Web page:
The Difference Between Constructivism And Constructionism –

The Difference Between Constructivism And Constructionism

by Terry Heick

While working on the learning theory visual overview, I realized I couldn’t clearly explain the difference between constructivism and constructionism.

So I did a little research and initially didn’t find much to ease my confusion.

The Difference Between Constructivism And Constructionism

Constructivism is–more or less–the same thing. So what’s the difference between constructivism and constructivism?

Definition of Constructivism

Constructivism is an educational theory in which learners actively construct their own understanding and knowledge through experiences and reflection on those experiences. It emphasizes the importance of learners’ prior knowledge, social interactions, and contextual learning to build new understanding.

Definition of Constructionism

Constructionism extends constructivist ideas by emphasizing learning through creating tangible artifacts, such as models or projects. It promotes the idea that learners construct knowledge most effectively when they are actively involved in making something that is personally meaningful.

Edith Ackerman, a “Swiss-born American psychologist who explored the interactions between developmental psychology, play, learning and design. A graduate of the University of Geneva, she held permanent or visiting positions at several institutions in the United States and Europe, including the MIT Media Lab,” explained…

“What is the difference between Piaget’s constructivism and Papert’s “constructionism”? Beyond the mere play on the words, I think the distinction holds, and that integrating both views can enrich our understanding of how people learn and grow. Piaget’s constructivism offers a window into what children are interested in, and able to achieve, at different stages of their development. The theory describes how children’s ways of doing and thinking evolve, and under which circumstance children are more likely to let go of—or hold onto— their currently held views.

Papert is interested in how learners engage in a conversation with [their own or other people’s] artifacts…and how these conversations facilitate the construction of new knowledge.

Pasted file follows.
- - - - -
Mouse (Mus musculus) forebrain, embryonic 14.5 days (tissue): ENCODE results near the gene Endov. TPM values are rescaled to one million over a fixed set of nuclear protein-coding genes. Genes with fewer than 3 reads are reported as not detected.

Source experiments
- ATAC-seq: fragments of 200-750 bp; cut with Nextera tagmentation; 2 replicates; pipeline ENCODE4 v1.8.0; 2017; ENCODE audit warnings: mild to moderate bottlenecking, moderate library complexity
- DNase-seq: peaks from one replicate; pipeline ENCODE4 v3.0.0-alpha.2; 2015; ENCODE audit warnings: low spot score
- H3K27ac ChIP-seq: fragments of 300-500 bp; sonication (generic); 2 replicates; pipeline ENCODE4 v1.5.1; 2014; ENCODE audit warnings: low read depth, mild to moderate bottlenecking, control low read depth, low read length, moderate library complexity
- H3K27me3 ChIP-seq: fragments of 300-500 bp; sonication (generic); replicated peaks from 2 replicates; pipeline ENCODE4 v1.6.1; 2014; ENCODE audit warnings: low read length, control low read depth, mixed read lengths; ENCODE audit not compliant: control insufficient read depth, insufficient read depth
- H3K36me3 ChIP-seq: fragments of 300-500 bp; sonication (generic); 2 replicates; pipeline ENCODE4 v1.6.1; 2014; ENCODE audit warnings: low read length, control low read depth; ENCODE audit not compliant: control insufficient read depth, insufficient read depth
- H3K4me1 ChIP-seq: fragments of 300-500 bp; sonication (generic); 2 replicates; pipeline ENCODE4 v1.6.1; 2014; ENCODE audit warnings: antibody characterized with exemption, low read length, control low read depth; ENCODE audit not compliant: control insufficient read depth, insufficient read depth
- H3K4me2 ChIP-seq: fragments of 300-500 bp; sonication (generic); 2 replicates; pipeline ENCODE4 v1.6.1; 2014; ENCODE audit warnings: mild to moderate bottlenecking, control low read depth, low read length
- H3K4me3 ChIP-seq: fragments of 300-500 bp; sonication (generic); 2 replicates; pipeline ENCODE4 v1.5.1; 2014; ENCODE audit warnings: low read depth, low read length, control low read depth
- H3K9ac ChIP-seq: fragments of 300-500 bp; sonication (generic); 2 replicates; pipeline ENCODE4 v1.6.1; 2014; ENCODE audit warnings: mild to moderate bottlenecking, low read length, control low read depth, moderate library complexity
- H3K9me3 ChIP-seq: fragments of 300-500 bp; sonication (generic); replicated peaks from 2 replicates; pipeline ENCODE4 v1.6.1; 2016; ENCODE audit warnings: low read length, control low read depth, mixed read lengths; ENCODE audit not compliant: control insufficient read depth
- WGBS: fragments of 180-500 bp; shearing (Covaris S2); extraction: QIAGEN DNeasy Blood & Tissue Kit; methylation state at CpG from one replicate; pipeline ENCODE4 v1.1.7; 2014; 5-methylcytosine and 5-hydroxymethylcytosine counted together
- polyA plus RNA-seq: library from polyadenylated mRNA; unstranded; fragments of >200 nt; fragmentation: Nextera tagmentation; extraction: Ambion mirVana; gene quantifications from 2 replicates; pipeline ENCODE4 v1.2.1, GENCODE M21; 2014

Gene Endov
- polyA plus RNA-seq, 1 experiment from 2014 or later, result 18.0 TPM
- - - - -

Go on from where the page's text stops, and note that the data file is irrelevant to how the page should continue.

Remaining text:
Edith Ackerman, Psychologist

“Piaget suggests that children have very good reasons not to abandon their worldviews just because someone else, be it an expert, tells them they’re wrong. Papert’s constructionism, in contrast, focuses more on the art of learning, or ‘learning to learn’, and on the significance of making things in learning. Papert is interested in how learners engage in a conversation with [their own or other people’s] artifacts, and how these conversations boost self-directed learning, ultimately facilitating the construction of new knowledge. He stresses the importance of tools, media, and context in human development. Integrating both perspectives illuminates the processes by which individuals come to make sense of their experience, gradually optimizing their interactions with the world.”

You can read the full pdf here.

So What Is The Difference Between Constructivism And Constructionism?


Theory Key Idea: How people learn by constructing their understanding and knowledge of the world through experience and reflection.

Influential Theorists: Jean Piaget and Lev Vygotsky

Key Elements Of Constructivism

1. Active Learning: Learners actively participate in their learning process.

2. Knowledge Construction: Learning is about constructing knowledge rather than just absorbing information.

3. Prior Knowledge: Learners build new knowledge based on existing knowledge.